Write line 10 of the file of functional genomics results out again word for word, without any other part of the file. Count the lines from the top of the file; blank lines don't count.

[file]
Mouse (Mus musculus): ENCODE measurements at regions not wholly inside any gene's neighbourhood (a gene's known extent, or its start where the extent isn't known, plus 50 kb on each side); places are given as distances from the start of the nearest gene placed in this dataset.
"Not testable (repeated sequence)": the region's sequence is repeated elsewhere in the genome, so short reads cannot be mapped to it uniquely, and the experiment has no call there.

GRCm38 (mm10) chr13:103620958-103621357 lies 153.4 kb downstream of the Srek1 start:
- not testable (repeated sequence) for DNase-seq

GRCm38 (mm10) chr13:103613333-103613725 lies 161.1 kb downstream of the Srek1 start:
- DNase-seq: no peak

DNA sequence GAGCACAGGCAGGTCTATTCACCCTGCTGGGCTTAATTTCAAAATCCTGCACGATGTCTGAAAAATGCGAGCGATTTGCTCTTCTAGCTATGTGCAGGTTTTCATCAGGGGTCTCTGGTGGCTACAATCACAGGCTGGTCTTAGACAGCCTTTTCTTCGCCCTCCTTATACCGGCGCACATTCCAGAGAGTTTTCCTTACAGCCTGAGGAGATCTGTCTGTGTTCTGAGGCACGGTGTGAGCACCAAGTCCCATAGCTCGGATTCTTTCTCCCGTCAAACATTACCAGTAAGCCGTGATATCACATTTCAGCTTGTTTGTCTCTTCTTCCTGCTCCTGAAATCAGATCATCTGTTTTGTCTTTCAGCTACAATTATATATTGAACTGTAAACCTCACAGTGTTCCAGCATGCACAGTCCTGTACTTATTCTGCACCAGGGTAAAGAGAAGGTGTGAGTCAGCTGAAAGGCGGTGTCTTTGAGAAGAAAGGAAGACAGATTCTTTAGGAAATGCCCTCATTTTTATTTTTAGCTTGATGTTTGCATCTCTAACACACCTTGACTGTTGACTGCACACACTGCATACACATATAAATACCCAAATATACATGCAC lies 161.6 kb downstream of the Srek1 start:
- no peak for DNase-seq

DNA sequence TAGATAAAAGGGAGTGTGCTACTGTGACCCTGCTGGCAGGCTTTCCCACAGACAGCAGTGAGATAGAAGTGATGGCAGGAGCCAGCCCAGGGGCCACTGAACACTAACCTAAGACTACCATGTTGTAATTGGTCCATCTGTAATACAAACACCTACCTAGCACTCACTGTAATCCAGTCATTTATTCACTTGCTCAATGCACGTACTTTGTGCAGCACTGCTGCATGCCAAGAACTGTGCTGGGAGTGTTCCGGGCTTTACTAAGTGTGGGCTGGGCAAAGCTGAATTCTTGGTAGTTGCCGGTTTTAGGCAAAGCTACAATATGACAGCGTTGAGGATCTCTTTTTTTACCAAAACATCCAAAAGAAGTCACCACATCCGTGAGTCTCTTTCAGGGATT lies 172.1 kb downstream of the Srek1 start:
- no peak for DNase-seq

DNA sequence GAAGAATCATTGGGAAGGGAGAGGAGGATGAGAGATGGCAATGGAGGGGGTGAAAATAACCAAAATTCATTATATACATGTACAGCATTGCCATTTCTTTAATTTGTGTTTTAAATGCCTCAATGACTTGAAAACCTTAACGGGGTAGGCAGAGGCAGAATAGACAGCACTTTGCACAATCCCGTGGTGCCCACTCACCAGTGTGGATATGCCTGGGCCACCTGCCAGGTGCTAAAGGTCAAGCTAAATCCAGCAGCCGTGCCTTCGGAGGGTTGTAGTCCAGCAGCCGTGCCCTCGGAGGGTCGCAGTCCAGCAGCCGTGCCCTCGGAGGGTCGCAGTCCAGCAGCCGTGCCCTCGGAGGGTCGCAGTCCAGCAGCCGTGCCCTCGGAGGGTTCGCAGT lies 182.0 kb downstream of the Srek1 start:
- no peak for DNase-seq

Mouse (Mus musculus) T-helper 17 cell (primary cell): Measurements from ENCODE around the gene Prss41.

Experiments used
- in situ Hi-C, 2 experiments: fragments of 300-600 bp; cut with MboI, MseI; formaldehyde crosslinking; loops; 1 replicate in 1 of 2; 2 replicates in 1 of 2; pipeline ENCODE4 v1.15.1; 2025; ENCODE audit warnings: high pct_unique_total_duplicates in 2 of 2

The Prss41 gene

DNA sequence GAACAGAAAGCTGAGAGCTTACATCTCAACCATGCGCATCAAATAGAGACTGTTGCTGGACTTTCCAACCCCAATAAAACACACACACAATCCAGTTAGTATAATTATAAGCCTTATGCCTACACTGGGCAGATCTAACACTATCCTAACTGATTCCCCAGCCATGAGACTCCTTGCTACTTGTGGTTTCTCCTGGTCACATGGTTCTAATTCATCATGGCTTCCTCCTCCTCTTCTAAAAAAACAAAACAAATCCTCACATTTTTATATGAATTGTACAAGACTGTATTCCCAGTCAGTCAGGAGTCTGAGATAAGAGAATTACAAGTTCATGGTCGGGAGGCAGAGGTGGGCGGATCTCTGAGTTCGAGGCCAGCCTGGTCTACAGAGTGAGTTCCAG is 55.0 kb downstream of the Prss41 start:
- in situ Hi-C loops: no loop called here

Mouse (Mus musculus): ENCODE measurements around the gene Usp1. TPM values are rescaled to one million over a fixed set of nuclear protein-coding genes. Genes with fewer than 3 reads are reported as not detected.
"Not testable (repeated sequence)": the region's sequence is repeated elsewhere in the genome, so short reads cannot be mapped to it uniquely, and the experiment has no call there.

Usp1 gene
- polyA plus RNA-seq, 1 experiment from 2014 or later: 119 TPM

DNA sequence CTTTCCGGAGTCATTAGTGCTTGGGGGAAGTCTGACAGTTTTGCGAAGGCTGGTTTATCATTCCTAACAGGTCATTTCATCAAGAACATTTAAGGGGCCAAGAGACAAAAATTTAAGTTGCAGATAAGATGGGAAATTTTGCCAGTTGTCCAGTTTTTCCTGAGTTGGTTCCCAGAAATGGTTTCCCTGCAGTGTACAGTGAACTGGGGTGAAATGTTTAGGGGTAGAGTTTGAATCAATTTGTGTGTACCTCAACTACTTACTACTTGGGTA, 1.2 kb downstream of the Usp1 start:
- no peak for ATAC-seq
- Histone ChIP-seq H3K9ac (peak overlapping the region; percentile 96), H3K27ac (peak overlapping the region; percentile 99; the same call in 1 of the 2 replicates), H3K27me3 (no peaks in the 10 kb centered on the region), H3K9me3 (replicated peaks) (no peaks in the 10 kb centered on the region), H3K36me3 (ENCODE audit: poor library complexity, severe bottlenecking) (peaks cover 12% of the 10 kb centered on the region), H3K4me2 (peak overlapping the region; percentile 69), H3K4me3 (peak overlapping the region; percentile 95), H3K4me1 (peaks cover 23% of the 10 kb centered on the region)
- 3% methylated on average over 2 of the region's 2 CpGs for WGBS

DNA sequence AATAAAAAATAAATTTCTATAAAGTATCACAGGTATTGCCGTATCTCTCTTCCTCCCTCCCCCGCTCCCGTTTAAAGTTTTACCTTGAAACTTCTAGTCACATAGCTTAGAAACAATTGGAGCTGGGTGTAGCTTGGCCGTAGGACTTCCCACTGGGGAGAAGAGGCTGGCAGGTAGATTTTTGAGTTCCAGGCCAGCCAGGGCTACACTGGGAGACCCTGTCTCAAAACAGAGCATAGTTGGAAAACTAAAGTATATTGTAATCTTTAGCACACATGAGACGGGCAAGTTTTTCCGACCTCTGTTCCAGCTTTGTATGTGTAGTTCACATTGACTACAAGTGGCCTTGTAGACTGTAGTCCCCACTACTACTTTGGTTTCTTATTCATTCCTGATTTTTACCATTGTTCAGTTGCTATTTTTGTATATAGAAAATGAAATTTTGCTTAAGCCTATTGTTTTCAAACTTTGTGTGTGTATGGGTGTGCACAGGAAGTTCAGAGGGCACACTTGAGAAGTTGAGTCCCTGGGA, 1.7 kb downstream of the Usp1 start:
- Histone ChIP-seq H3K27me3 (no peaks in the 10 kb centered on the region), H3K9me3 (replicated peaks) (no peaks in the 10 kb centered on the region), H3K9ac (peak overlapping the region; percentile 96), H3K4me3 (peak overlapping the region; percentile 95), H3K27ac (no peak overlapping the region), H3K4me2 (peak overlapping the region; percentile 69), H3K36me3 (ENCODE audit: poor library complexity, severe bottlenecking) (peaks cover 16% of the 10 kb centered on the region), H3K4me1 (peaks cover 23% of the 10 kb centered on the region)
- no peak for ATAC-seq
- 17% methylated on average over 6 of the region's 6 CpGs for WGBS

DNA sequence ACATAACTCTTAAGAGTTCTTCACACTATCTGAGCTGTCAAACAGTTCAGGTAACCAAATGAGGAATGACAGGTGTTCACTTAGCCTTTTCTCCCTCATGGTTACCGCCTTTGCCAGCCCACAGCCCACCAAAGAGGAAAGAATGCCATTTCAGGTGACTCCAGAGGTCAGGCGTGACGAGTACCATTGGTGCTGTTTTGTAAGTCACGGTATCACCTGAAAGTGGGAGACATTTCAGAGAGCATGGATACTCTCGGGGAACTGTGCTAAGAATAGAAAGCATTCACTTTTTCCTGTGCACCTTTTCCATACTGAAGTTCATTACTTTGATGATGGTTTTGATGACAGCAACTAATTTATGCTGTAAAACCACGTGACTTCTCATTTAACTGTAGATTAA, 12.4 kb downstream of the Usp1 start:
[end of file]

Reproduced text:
- no peak for DNase-seq